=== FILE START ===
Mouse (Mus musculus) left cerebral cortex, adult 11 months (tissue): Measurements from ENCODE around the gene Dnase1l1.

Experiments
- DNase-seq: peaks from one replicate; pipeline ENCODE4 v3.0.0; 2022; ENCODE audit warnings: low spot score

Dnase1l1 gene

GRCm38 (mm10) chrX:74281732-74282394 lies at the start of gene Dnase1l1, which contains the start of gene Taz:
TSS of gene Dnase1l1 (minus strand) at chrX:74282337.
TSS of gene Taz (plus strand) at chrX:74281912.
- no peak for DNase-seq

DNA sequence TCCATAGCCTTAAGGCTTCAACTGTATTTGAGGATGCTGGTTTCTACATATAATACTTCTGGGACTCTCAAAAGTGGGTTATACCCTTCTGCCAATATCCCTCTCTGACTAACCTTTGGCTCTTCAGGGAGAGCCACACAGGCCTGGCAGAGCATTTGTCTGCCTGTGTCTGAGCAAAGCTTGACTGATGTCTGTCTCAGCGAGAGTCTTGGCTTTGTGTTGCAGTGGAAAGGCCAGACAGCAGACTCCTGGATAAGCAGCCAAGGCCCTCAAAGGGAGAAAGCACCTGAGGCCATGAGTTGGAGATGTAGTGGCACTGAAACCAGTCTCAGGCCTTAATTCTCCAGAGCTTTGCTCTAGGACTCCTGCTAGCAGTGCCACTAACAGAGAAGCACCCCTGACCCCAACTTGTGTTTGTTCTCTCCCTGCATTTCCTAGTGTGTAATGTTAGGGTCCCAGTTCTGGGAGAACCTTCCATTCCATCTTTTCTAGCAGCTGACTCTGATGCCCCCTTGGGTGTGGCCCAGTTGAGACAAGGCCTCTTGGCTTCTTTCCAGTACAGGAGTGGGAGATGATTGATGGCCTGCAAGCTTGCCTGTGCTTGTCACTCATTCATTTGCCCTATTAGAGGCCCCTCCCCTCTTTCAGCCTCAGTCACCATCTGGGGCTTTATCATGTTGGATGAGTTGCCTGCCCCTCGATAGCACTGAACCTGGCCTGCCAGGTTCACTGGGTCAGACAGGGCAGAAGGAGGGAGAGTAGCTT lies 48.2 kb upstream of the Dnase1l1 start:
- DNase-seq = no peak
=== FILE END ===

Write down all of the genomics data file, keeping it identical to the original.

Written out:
Mouse (Mus musculus) left cerebral cortex, adult 11 months (tissue): Measurements from ENCODE around the gene Dnase1l1.

Experiments
- DNase-seq: peaks from one replicate; pipeline ENCODE4 v3.0.0; 2022; ENCODE audit warnings: low spot score

Dnase1l1 gene

GRCm38 (mm10) chrX:74281732-74282394 lies at the start of gene Dnase1l1, which contains the start of gene Taz:
TSS of gene Dnase1l1 (minus strand) at chrX:74282337.
TSS of gene Taz (plus strand) at chrX:74281912.
- no peak for DNase-seq

DNA sequence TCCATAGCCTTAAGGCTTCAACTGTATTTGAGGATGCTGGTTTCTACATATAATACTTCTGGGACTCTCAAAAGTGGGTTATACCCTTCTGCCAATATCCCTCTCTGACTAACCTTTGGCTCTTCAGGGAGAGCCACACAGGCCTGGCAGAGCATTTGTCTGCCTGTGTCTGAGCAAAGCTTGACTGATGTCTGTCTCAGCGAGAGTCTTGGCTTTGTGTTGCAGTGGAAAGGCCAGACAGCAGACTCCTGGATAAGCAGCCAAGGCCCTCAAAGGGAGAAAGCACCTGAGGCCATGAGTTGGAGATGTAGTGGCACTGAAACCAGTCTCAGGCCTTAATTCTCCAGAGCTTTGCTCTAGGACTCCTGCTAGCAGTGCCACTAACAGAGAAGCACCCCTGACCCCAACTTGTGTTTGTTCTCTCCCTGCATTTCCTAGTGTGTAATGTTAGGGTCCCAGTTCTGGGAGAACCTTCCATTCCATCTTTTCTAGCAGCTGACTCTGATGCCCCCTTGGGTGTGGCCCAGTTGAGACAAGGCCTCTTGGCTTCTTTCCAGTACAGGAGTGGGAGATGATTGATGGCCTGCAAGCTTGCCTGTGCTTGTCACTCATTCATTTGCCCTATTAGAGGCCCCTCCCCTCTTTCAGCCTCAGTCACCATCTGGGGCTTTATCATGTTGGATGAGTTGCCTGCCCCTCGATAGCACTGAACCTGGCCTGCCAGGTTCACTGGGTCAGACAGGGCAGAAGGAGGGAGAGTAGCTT lies 48.2 kb upstream of the Dnase1l1 start:
- DNase-seq = no peak